Conjugal replication of R64-11 deoxyribonucleic acid (DNA) and the concomitant transfer of R64-11 DNA to DNA deficient minicells are dependent upon processes that are inhibited by rifampin and chloramphenicol. The rifampin sensitive product is not present in vegetatively growing cells and is needed to initiate both conjugal DNA replication in donor cells and DNA transfer to recipient minicells. If the rifampin sensitive product is a ribonucleic acid (RNA) molecule (rather than RNA polymerase itself), the data indicate that this RNA species required for initiation of conjugal activity does not need to be translated into a protein product. The chloramphenicol sensitive product(s) is present in vegetatively growing cells in sufficient quantity to permit most donor cells to carry out one round of plasmic conjugal replication and transfer. The initiation of second and subsequent rounds of conjugal replication and transfer are dependent on the synthesis of both the rifampin sensitive and chloramphenicol sensitive products. The results demonstrate a correspondence between the amount of conjugal DNA replication in the donor and the amount of DNA transferred to recipient minicells under all conditions, and therefore suggest but do not prove that plasmid transfer is dependent on conjugal DNA replication. The results also add additional proof that R64-11 transfer to minicells is discontinuous. All of these results are discussed in regard to further refinements of old models for the mechanism of conjugal transfer as well as a more radical departure from current dogma.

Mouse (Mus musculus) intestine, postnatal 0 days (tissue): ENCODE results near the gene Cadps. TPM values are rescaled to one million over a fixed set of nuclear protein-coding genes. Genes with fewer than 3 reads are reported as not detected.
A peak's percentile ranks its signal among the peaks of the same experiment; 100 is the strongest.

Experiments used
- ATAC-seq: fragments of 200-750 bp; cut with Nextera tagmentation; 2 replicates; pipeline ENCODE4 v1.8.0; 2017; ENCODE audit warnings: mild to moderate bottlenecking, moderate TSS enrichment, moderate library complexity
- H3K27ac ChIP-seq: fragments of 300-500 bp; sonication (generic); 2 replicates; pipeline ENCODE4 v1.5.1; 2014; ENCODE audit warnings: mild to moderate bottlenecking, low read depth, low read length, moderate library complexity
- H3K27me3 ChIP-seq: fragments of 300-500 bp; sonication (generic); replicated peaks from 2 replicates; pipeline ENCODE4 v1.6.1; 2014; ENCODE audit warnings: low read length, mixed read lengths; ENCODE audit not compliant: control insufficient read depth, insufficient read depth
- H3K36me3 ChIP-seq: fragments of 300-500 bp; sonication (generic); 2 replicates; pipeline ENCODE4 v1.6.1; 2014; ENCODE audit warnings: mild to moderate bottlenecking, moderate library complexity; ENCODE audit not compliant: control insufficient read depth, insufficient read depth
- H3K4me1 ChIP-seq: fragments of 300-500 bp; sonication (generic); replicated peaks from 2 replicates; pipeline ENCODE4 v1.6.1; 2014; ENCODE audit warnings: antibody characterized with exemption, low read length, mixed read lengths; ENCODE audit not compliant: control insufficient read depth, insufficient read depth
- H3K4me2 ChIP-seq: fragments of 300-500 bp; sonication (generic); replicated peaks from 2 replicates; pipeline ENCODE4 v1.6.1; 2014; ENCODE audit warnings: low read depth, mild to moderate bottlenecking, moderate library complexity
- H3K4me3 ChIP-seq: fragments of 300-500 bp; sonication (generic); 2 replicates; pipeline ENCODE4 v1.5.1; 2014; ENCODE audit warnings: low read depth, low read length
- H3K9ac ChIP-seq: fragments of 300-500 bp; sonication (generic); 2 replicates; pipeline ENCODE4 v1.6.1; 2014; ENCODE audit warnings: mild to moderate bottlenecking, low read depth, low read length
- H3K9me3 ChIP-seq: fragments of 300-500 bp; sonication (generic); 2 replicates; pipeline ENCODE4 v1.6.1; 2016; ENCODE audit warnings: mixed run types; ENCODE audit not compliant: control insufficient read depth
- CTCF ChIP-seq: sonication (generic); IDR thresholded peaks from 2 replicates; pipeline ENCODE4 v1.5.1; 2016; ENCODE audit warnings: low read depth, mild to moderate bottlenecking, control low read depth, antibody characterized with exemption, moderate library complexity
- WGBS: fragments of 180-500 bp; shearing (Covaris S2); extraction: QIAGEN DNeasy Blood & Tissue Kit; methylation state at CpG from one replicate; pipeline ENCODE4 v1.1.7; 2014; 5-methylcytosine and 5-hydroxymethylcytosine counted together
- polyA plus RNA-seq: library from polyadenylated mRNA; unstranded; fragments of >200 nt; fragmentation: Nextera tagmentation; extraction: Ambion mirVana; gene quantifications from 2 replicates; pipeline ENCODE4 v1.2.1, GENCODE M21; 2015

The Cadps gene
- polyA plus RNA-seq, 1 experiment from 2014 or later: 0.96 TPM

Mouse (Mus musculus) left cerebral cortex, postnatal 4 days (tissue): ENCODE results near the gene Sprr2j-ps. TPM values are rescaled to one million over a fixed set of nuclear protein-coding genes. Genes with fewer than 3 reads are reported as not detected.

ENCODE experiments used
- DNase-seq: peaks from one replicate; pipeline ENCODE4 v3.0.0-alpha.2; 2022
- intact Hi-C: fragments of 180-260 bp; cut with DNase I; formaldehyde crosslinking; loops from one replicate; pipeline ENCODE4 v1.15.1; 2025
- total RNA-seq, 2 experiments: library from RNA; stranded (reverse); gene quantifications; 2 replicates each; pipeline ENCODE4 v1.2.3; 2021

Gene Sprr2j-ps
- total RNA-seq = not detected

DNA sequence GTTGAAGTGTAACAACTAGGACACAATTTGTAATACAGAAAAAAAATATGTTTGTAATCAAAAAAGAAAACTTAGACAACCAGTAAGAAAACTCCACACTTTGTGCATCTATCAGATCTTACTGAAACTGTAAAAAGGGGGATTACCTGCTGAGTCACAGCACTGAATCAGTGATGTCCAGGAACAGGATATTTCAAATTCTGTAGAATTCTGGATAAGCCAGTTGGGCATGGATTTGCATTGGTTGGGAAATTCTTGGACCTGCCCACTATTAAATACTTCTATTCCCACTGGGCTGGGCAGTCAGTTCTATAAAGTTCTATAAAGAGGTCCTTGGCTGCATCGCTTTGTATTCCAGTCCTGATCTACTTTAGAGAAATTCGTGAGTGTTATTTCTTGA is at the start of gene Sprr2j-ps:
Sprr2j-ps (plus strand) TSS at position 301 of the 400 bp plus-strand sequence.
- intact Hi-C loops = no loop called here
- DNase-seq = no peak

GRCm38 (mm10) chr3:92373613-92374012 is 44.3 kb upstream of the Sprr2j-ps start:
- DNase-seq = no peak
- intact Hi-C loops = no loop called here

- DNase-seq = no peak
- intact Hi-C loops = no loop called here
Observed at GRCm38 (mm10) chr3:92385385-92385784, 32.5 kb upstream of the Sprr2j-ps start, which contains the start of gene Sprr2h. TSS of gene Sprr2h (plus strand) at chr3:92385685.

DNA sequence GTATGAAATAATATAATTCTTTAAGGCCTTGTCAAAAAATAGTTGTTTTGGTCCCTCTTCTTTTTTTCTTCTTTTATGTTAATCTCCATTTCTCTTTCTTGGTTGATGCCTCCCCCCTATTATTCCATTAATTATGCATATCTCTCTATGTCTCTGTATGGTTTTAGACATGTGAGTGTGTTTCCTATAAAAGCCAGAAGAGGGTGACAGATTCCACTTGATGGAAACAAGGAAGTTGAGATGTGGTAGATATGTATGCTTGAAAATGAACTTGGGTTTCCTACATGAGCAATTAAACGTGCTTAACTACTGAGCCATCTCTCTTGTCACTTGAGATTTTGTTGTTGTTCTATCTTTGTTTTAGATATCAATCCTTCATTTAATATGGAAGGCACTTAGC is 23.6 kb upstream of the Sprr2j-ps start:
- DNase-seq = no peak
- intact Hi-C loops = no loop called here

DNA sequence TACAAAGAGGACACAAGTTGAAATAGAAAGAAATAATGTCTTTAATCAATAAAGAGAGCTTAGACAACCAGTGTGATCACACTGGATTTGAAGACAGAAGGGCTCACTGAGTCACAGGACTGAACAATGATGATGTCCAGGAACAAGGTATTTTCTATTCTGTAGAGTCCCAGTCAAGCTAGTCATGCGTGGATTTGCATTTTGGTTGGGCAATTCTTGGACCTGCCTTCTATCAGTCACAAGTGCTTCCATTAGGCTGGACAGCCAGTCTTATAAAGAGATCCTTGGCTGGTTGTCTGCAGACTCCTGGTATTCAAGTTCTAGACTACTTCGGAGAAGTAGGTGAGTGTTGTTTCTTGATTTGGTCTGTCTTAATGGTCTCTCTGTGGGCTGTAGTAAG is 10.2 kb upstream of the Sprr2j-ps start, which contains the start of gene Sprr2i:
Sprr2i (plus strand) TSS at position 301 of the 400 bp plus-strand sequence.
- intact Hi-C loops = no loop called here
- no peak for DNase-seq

|Original language||English (US)|
|Number of pages||12|
|Journal||Journal of bacteriology|
|State||Published - Dec 1 1973|
ASJC Scopus subject areas
- Molecular Biology